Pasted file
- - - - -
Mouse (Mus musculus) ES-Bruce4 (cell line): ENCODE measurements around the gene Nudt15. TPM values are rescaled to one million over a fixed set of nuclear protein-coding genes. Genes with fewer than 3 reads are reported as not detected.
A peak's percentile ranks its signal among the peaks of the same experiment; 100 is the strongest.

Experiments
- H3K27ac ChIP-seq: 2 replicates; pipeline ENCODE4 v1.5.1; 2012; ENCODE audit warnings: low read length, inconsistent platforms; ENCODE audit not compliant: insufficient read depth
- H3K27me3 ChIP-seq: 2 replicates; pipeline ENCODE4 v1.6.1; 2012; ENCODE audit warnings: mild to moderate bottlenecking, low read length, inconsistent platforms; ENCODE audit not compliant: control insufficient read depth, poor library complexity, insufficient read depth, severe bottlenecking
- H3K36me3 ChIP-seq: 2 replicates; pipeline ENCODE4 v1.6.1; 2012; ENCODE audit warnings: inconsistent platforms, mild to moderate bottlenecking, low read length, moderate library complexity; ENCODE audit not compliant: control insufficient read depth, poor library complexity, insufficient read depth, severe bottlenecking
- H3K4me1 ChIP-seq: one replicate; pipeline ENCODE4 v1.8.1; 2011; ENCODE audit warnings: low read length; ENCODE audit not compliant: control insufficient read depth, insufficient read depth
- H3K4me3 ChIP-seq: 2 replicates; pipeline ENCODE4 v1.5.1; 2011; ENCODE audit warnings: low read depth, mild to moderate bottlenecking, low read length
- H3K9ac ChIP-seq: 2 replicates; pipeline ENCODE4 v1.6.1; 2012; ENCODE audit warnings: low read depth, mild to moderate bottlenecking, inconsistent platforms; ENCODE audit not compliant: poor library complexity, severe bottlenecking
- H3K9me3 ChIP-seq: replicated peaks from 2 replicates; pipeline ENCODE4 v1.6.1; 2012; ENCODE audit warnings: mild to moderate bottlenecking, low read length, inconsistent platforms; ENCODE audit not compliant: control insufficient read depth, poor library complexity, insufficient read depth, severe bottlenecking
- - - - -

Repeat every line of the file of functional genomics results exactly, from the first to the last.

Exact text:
Mouse (Mus musculus) ES-Bruce4 (cell line): ENCODE measurements around the gene Nudt15. TPM values are rescaled to one million over a fixed set of nuclear protein-coding genes. Genes with fewer than 3 reads are reported as not detected.
A peak's percentile ranks its signal among the peaks of the same experiment; 100 is the strongest.

Experiments
- H3K27ac ChIP-seq: 2 replicates; pipeline ENCODE4 v1.5.1; 2012; ENCODE audit warnings: low read length, inconsistent platforms; ENCODE audit not compliant: insufficient read depth
- H3K27me3 ChIP-seq: 2 replicates; pipeline ENCODE4 v1.6.1; 2012; ENCODE audit warnings: mild to moderate bottlenecking, low read length, inconsistent platforms; ENCODE audit not compliant: control insufficient read depth, poor library complexity, insufficient read depth, severe bottlenecking
- H3K36me3 ChIP-seq: 2 replicates; pipeline ENCODE4 v1.6.1; 2012; ENCODE audit warnings: inconsistent platforms, mild to moderate bottlenecking, low read length, moderate library complexity; ENCODE audit not compliant: control insufficient read depth, poor library complexity, insufficient read depth, severe bottlenecking
- H3K4me1 ChIP-seq: one replicate; pipeline ENCODE4 v1.8.1; 2011; ENCODE audit warnings: low read length; ENCODE audit not compliant: control insufficient read depth, insufficient read depth
- H3K4me3 ChIP-seq: 2 replicates; pipeline ENCODE4 v1.5.1; 2011; ENCODE audit warnings: low read depth, mild to moderate bottlenecking, low read length
- H3K9ac ChIP-seq: 2 replicates; pipeline ENCODE4 v1.6.1; 2012; ENCODE audit warnings: low read depth, mild to moderate bottlenecking, inconsistent platforms; ENCODE audit not compliant: poor library complexity, severe bottlenecking
- H3K9me3 ChIP-seq: replicated peaks from 2 replicates; pipeline ENCODE4 v1.6.1; 2012; ENCODE audit warnings: mild to moderate bottlenecking, low read length, inconsistent platforms; ENCODE audit not compliant: control insufficient read depth, poor library complexity, insufficient read depth, severe bottlenecking